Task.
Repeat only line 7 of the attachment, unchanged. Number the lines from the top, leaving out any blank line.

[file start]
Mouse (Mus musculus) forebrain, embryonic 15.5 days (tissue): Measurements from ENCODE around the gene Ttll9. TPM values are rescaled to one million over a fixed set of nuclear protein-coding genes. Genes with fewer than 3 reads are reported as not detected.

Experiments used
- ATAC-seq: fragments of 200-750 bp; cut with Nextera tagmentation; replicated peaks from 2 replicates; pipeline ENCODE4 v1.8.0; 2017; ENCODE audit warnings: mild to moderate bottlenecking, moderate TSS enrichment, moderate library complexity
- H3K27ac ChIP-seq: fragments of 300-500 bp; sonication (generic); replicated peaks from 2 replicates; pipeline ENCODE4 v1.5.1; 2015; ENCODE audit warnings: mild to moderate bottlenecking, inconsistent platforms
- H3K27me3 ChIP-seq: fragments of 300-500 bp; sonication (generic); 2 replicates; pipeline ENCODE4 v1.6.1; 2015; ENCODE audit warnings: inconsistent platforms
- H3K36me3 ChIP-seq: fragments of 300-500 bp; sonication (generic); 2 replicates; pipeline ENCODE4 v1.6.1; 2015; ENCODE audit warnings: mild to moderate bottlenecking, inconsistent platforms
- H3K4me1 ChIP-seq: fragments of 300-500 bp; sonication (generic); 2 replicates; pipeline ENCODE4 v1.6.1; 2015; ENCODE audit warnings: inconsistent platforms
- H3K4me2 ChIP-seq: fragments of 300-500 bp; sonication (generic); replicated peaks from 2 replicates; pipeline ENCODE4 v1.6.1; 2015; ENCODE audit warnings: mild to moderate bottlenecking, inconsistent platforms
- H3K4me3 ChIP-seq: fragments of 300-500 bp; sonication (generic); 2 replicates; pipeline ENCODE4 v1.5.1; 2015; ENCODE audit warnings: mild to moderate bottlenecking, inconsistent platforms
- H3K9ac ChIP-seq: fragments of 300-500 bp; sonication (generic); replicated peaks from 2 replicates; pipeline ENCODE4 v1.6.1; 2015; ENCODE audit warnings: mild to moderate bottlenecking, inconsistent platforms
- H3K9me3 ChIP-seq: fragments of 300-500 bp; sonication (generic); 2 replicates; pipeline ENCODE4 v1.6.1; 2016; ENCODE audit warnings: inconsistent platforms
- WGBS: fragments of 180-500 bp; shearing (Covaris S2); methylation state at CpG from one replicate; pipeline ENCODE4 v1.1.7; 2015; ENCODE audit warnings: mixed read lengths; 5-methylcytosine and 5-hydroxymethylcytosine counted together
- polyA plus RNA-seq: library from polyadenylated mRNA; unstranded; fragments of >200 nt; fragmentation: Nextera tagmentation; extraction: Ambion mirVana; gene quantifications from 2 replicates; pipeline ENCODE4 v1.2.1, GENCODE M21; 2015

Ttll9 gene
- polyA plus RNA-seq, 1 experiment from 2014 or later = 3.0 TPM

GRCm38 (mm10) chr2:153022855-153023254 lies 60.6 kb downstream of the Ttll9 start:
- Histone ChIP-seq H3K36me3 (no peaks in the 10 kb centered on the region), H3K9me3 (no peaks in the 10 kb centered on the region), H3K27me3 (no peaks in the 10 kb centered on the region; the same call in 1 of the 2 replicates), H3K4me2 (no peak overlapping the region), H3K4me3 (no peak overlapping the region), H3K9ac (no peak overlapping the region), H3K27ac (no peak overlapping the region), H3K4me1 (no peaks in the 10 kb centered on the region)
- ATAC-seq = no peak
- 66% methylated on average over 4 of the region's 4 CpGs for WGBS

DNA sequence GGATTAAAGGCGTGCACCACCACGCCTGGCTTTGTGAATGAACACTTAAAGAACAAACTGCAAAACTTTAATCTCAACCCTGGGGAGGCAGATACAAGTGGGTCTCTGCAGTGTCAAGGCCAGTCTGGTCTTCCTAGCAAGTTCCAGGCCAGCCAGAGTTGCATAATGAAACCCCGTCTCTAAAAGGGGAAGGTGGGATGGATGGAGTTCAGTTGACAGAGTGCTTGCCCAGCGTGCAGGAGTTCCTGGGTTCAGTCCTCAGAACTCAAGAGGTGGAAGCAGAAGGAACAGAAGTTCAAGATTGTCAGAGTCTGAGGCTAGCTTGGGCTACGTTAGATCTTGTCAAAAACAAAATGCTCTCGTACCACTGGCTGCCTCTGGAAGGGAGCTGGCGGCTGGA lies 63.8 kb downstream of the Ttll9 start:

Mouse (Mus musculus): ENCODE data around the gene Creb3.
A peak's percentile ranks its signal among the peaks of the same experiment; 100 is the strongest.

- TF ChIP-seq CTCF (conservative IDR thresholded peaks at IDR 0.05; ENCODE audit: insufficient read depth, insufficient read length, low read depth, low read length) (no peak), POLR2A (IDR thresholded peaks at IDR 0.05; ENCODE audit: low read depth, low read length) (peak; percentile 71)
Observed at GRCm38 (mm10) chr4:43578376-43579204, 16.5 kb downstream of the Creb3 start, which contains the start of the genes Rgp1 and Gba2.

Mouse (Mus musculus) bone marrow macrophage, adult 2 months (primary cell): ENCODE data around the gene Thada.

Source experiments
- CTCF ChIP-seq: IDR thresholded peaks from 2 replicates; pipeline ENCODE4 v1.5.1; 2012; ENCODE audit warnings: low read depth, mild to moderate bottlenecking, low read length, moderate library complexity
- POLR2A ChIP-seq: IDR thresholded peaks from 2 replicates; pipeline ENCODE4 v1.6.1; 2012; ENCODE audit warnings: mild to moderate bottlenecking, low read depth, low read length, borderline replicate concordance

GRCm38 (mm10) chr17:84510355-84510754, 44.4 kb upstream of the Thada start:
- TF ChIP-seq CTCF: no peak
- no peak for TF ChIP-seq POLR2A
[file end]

- H3K4me1 ChIP-seq: fragments of 300-500 bp; sonication (generic); 2 replicates; pipeline ENCODE4 v1.6.1; 2015; ENCODE audit warnings: inconsistent platforms